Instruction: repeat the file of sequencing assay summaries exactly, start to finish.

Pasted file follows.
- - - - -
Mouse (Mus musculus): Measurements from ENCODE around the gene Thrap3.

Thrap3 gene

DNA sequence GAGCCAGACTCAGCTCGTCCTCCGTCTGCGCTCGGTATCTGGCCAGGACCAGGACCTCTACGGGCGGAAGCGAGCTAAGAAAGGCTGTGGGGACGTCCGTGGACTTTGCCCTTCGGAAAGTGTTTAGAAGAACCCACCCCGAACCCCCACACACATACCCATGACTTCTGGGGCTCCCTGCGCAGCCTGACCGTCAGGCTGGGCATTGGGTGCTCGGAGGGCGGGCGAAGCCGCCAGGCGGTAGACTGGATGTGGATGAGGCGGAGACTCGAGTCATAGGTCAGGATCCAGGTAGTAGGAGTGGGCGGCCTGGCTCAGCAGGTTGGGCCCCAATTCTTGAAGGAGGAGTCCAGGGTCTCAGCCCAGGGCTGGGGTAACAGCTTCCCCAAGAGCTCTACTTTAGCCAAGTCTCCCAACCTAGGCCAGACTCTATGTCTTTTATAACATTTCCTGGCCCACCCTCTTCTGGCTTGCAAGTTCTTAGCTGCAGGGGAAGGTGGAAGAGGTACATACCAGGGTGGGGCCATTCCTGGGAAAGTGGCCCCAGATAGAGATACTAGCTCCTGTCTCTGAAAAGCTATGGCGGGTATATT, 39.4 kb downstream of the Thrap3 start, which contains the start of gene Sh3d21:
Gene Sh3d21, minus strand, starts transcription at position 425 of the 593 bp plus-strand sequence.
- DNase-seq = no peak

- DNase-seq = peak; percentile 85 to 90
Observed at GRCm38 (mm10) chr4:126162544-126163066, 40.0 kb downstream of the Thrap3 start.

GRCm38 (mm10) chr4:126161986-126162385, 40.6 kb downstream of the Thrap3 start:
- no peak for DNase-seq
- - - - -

Mouse (Mus musculus): Measurements from ENCODE around the gene Thrap3.

Thrap3 gene

DNA sequence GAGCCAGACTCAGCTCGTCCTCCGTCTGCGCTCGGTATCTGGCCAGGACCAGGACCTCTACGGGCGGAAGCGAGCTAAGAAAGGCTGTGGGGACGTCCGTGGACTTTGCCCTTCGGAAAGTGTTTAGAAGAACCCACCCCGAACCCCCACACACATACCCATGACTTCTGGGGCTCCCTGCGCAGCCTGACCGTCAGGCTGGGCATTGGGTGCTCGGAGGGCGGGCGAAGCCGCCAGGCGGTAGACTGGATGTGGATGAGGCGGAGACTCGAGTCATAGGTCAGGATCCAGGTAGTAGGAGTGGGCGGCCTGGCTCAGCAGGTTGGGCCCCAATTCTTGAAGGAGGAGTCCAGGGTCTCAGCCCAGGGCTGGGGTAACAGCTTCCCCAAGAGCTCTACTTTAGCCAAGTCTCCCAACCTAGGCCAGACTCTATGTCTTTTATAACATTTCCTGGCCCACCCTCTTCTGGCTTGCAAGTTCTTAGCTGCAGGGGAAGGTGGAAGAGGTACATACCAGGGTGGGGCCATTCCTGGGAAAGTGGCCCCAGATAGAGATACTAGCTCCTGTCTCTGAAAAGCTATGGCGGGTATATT, 39.4 kb downstream of the Thrap3 start, which contains the start of gene Sh3d21:
Gene Sh3d21, minus strand, starts transcription at position 425 of the 593 bp plus-strand sequence.
- DNase-seq = no peak

- DNase-seq = peak; percentile 85 to 90
Observed at GRCm38 (mm10) chr4:126162544-126163066, 40.0 kb downstream of the Thrap3 start.

GRCm38 (mm10) chr4:126161986-126162385, 40.6 kb downstream of the Thrap3 start:
- no peak for DNase-seq